That was all true, until a little known policy went into effect at the Fed - interest on excess reserves held with the Fed.  That policy change happened in October of 2008. And the rocket ship in the graph above?  That was banks storing more money at the Fed - at last reading (January, 2013) it stood at a whopping $1.52 trillion.

So, thinking back to the graphs in the "Hyperinflation" section, you can see why that isn't that serious of a problem - the banks are calculating they can make more money in interest from the Fed (currently .25%) than lending that money out.  In short, the money that would be sloshing around in a normal economy is parked at the Fed.  Perhaps in normal circumstances that monetary expansion would be inflationary - but right now it's like burying new money in the yard.

What Does the Future Hold for Inflation?

A lot of what happens in the near-term depends on how well the Fed can soak up excess liquidity if they end up stopping the policy of paying interest on reserves, or the economy otherwise starts to heat up.  Chairman Ben Bernanke has hinted in past speeches that the Fed has considered dropping the interest paid on reserves.  Economist Alan Blinder has made the case explicitly that lowering the rates paid on the excess reserves will get banks to lend out some of that $1.52 trillion.  (To wit: he advocates eventually going negative and charging banks interest to hold money with the Fed).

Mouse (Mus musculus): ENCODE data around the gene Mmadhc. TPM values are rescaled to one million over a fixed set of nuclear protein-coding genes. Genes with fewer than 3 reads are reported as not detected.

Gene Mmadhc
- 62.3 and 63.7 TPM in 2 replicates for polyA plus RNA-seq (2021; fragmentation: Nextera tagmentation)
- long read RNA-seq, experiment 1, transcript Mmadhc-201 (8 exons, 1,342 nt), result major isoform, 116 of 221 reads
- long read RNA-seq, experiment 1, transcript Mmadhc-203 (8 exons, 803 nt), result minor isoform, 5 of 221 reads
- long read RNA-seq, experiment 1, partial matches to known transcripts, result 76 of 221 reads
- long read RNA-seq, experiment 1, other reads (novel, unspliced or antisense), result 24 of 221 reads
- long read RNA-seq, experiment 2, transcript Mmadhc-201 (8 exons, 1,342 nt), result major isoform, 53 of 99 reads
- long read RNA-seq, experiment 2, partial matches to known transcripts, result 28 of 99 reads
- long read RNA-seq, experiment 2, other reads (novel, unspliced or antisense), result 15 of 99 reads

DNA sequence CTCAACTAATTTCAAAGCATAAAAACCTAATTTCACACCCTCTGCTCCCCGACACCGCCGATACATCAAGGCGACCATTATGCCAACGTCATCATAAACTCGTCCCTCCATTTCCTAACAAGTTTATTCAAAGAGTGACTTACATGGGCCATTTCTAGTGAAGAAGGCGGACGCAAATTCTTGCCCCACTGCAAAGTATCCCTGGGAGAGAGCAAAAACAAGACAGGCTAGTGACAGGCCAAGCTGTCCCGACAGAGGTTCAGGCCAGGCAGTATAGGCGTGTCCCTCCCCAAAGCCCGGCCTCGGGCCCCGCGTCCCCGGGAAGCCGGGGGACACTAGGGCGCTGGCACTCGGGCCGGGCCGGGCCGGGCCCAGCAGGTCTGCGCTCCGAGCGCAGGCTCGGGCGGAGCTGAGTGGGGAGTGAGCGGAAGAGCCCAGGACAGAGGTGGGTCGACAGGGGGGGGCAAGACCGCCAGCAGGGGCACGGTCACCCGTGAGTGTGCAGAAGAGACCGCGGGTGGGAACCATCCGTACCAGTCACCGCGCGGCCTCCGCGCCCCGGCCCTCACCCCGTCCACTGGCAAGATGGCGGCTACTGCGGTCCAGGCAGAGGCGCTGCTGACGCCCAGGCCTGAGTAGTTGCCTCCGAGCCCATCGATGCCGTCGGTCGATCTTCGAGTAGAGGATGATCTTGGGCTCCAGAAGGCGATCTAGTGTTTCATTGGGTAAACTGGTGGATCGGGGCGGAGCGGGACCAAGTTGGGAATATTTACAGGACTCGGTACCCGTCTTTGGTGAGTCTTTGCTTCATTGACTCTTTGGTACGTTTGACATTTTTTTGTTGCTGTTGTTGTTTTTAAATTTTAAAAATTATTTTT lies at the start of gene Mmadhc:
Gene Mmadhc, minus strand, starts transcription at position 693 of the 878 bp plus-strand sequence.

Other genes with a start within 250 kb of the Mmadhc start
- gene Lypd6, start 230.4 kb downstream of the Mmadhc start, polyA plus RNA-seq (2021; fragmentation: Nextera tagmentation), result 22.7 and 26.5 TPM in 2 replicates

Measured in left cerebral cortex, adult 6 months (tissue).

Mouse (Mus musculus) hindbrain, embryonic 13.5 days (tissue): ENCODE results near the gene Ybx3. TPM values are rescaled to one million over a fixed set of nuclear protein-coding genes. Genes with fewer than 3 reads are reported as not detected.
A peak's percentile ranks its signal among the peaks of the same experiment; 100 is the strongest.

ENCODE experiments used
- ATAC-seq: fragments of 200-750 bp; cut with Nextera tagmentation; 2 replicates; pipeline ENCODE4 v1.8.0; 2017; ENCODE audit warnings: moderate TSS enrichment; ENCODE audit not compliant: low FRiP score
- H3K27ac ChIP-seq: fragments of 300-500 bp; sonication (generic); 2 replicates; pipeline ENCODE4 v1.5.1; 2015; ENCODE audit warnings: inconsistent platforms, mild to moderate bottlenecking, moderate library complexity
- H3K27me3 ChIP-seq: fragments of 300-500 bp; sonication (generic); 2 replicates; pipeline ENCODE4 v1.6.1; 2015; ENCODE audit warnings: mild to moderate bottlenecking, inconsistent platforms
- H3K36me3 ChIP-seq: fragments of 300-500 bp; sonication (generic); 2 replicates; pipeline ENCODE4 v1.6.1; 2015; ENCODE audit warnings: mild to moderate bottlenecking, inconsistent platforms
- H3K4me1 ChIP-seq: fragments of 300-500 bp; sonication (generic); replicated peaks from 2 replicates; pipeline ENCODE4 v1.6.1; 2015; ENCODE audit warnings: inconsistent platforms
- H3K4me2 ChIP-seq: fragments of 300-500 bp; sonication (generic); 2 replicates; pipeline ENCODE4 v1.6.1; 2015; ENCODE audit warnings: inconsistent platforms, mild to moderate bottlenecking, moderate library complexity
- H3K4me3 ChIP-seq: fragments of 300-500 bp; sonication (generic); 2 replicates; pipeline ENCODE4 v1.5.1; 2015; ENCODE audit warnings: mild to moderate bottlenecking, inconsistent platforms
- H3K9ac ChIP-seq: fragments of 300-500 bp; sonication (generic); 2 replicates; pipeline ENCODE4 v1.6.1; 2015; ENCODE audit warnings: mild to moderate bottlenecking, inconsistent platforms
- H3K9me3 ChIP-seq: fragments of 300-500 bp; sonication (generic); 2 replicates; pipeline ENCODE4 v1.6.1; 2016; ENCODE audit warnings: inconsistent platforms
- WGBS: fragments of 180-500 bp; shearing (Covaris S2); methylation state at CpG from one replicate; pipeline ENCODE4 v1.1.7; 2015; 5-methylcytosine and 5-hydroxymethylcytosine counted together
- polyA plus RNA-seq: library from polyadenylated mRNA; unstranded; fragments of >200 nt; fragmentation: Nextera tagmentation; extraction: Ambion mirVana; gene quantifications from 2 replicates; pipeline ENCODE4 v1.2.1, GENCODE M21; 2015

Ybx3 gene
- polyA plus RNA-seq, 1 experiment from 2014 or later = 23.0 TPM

The nightmare scenario?  A sudden increase in velocity and decrease in reserves held at the Fed, resulting in massive inflation before policies can get a grip on the problem.  Now, note that markets aren't exactly predicting massive inflation, at least as measured by the CPI.  That doesn't mean that inflation won't happen, or run-up of some commodities - just that the shrill voices you hear are not the market consensus.

So, your call - how do you think we'll work our way out of this?  Will we avoid the mistakes of the Weimar Republic?  Are you buying gold and oil?  Stocks or bonds?  Let's hear what you're thinking!



PK started DQYDJ in 2009 to research and discuss finance and investing and help answer financial questions. He's expanded DQYDJ to build visualizations, calculators, and interactive tools.

PK lives in New Hampshire with his wife, kids, and dog.